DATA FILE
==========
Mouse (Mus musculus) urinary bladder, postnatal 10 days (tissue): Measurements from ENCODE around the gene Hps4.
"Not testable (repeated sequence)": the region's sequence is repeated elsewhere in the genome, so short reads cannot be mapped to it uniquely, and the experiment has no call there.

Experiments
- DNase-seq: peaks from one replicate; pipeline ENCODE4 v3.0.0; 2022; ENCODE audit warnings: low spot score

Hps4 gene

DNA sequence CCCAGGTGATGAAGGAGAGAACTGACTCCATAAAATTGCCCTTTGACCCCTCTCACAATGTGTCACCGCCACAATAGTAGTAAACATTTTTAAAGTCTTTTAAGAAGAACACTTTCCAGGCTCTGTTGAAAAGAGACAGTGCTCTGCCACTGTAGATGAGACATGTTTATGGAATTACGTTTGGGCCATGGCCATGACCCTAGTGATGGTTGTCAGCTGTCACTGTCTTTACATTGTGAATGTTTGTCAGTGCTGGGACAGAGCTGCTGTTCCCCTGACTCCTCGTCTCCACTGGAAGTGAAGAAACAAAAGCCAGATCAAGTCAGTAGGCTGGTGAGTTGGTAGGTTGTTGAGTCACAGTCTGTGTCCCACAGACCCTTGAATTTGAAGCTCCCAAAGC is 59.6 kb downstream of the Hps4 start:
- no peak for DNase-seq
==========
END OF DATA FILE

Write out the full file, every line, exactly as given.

Mouse (Mus musculus) urinary bladder, postnatal 10 days (tissue): Measurements from ENCODE around the gene Hps4.
"Not testable (repeated sequence)": the region's sequence is repeated elsewhere in the genome, so short reads cannot be mapped to it uniquely, and the experiment has no call there.

Experiments
- DNase-seq: peaks from one replicate; pipeline ENCODE4 v3.0.0; 2022; ENCODE audit warnings: low spot score

Hps4 gene

DNA sequence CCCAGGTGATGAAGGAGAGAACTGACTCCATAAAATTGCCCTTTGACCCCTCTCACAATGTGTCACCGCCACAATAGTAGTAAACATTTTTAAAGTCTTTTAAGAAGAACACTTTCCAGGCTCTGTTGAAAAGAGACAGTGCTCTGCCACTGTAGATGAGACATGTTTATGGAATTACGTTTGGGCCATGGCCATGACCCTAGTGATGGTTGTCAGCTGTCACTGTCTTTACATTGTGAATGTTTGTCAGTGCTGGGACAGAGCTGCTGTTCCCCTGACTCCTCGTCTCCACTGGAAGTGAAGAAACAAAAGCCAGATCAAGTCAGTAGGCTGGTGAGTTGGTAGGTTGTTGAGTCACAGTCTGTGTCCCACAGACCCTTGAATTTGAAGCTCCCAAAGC is 59.6 kb downstream of the Hps4 start:
- no peak for DNase-seq